Fabriq (Daniel Davila and Cooper Bell) is a new dance pop/funk duo from Los Angeles who blend live instrumentation with programmed electronic beats in an effort resurrect ‘70s disco and funk sounds. The result is pure dance magic. “Electric Flow” is the group’s first single and it’s an instantly memorable dance pop confection, all full of glittery disco balls, slinky funk guitar, and beats that just don’t quit. However, “Electric Flow” is thoroughly contemporary and fresh with its electropop sheen. Los Angeles is ground center these days for artists re-imaging funk and disco with the venerable Dam-Funk looming large over the LA scene. Based on this successful first single, look for Fabriq to make ever bigger waves on dance floors as the summer comes into view.
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Shades of the aural folk rock that’s pervaded releases by the likes of Band of Horses and Fleet Foxes flow through Bendigo Fletcher’s debut EP as naturally as they wear their Kentuckian roots on their sleeves, but there’s more to them than that. The quintet has only been around for a little over a year, and already they are breaking ground in the indie folk circuit as one of the latest hot commodities. With tight harmonies, soaring instrumental bridges, and a knack for developing earworm melodies across a broad scope of musical styles, it isn’t much of a wonder why that is.
Modern Mal is a duo from Northern Michigan (Rachel Brooke and Brooks Robbins) who mix traditional country sounds with a bit of noir, doo-wop, surf sounds, and tropical flair. Their new album releasing tomorrow, The Misanthrope Family Album, is something of a concept record as it explores the feelings of loss that arose following the death of a family friend that they were caring for. This figure is the misanthrope at the center of the record and, not surprisingly, a good bit of melancholia surrounds the proceedings. However, dark those feelings may be, Brooke’s voice adds a necessary lightness and brightness that play with the dark undercurrents while lending the music a summery vibe. Those seemingly opposing forces balance each other out and make this album an intriguing piece of art.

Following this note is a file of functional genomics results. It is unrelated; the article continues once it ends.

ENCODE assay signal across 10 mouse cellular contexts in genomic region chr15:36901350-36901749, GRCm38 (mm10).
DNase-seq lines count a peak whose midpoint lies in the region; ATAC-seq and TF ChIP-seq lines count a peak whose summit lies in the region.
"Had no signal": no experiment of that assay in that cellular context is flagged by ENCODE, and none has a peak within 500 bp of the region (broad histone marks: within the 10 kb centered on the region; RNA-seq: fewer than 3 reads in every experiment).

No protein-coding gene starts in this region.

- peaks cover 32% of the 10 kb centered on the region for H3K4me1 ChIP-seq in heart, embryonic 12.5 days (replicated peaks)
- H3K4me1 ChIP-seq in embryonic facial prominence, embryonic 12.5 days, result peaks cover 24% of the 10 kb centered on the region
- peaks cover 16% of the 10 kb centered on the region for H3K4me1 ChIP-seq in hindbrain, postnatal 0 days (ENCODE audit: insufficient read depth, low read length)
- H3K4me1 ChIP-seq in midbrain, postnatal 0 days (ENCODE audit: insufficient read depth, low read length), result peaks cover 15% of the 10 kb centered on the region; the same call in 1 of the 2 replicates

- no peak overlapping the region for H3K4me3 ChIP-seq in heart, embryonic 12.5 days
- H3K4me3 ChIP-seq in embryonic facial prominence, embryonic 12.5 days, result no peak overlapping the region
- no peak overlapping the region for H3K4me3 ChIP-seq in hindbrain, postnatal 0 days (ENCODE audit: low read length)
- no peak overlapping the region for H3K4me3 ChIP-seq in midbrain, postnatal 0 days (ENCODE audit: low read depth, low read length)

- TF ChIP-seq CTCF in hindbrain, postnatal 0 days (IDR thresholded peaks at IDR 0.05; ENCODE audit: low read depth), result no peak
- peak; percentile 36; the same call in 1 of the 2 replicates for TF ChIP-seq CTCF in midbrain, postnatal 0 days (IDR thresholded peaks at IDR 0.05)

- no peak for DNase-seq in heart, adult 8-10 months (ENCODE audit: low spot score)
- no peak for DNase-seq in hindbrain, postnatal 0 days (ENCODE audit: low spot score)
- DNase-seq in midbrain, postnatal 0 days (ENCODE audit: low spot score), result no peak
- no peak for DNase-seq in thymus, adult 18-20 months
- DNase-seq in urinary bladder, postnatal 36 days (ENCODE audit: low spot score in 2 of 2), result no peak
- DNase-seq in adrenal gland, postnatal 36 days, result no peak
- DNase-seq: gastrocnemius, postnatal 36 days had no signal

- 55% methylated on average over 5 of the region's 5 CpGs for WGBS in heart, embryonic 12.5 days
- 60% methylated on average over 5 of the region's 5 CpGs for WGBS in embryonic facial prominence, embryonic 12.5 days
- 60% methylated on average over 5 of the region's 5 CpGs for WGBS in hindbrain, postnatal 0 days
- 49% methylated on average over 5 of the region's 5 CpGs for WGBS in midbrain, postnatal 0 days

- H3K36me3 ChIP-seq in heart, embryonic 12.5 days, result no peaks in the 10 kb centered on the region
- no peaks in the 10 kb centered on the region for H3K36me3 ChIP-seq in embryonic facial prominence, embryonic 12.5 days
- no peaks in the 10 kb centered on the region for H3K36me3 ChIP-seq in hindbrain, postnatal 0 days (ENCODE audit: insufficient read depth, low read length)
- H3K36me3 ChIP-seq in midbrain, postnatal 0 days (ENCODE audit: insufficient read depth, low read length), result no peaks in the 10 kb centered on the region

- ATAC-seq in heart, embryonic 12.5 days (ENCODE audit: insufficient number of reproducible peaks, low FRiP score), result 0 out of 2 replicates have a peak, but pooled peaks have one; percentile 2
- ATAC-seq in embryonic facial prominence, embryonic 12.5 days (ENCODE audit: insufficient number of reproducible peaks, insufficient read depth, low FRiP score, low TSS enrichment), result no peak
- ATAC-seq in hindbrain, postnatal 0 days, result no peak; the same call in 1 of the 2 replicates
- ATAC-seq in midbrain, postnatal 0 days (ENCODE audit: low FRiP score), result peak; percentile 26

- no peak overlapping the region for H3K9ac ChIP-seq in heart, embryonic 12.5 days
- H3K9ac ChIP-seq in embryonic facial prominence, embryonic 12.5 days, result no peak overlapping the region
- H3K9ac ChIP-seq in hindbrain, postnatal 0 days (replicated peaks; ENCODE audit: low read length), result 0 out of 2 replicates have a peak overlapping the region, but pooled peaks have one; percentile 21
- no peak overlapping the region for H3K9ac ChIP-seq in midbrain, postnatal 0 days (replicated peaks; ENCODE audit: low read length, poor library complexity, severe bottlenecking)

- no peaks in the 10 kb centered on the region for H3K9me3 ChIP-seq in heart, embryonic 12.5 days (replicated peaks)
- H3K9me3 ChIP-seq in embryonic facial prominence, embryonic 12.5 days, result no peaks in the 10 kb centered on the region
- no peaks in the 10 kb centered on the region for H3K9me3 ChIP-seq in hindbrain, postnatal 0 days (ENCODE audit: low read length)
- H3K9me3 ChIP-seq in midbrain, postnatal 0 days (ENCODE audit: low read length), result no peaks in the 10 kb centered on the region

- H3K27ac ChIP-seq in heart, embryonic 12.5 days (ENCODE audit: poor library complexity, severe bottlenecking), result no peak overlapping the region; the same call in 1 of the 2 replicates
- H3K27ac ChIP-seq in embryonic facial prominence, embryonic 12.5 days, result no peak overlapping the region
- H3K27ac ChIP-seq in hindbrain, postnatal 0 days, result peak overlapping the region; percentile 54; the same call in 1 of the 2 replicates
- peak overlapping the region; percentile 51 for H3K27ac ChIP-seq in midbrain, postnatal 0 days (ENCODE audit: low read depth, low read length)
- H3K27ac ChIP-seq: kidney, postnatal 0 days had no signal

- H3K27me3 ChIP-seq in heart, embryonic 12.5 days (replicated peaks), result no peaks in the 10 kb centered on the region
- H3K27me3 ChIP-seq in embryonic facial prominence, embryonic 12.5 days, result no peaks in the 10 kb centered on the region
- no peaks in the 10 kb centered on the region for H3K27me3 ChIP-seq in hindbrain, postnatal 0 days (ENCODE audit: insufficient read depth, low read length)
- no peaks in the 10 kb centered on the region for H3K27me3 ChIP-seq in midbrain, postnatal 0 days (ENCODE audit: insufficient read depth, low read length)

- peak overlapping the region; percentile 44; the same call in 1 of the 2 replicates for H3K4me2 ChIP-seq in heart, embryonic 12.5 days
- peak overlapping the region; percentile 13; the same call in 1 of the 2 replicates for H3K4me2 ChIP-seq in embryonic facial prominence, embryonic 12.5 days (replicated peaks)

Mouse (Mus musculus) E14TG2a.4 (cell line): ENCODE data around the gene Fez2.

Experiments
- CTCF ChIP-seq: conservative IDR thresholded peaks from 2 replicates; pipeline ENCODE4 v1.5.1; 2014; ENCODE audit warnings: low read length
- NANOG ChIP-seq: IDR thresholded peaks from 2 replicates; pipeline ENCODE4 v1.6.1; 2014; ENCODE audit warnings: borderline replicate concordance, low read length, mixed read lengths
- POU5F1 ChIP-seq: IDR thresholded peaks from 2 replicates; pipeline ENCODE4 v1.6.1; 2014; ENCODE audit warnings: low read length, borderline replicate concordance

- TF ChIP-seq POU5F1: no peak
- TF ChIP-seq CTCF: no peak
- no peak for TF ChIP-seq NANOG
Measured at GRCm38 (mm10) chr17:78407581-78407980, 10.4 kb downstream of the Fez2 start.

Earlier this year Goldfrapp released their latest album Silver Eye and it’s one of the finest records in their catalogue as it’s full of sonically powerful songs, some for the dancefloor and some for relaxed listening, but all right on target. Chris Gerard said it best: “Silver Eye amps up the energy significantly on certain tracks, while others delve into slow-burning and darkly cinematic grandeur, a desperate quest through the labyrinthine depths of a distant and imposing frozen planet somewhere in a forgotten corner of the universe.”
Adriane Pontecorvo: Some killer shredding lends some much-needed weight to Ty Segall’s bouncy take on ‘70s-style rock and roll. Fuzzy, catchy, and well-balanced between garage and glam, “Break a Guitar” has infectious riffs and a tongue-in-cheek vibe. It may be one of the safer cuts from Segall’s repertoire, but it makes for an unmistakably enjoyable listen, and still showcases some pretty sick guitar skills—not to mention some quirky video cameos by the likes of Fred Armisen and Jack Black. [7/10]